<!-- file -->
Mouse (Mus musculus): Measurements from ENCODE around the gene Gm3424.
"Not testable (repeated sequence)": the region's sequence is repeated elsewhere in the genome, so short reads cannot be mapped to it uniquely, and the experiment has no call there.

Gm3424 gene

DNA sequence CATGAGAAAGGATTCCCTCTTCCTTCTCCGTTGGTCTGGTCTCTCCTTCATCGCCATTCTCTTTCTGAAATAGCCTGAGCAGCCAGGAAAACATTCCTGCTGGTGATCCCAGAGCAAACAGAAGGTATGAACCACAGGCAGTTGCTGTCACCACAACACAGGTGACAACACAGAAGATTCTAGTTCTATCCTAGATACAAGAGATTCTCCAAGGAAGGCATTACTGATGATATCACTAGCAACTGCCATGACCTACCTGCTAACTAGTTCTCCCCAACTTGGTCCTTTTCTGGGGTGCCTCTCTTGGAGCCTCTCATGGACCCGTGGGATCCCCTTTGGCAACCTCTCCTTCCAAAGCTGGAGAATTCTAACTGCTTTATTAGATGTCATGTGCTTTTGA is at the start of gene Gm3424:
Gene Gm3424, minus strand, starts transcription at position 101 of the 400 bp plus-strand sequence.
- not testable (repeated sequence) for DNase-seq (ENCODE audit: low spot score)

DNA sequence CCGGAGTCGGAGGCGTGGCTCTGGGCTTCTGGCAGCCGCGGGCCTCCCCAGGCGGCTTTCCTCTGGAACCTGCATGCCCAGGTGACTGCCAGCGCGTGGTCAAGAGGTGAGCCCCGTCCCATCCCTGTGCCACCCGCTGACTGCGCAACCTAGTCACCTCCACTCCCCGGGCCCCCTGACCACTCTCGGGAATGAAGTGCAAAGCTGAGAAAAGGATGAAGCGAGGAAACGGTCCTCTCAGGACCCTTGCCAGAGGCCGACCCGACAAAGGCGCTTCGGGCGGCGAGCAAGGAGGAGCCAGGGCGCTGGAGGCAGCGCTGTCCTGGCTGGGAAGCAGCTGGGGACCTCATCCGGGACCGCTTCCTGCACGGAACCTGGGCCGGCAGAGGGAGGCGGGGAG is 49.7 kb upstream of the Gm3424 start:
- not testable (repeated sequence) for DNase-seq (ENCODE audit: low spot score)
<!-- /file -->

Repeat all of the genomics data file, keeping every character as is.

Mouse (Mus musculus): Measurements from ENCODE around the gene Gm3424.
"Not testable (repeated sequence)": the region's sequence is repeated elsewhere in the genome, so short reads cannot be mapped to it uniquely, and the experiment has no call there.

Gm3424 gene

DNA sequence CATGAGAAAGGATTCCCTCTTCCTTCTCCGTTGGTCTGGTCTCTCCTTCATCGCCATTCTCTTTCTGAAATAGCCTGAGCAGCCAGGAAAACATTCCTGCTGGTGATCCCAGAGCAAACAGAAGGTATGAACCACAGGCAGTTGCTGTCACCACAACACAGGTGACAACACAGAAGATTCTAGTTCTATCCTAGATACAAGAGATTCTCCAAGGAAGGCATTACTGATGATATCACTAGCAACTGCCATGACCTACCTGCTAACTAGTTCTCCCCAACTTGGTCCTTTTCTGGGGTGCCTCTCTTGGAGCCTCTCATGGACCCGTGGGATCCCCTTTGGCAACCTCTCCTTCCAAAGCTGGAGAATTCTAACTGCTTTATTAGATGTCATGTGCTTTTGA is at the start of gene Gm3424:
Gene Gm3424, minus strand, starts transcription at position 101 of the 400 bp plus-strand sequence.
- not testable (repeated sequence) for DNase-seq (ENCODE audit: low spot score)

DNA sequence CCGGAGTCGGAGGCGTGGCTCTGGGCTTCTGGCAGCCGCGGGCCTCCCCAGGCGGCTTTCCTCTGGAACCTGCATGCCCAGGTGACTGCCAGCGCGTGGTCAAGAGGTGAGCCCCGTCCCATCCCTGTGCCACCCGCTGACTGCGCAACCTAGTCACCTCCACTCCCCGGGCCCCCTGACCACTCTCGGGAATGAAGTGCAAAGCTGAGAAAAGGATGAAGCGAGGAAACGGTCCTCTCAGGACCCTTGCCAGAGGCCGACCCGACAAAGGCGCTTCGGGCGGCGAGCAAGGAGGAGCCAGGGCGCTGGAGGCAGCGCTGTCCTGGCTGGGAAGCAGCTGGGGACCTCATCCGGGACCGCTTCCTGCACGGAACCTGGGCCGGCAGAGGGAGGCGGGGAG is 49.7 kb upstream of the Gm3424 start:
- not testable (repeated sequence) for DNase-seq (ENCODE audit: low spot score)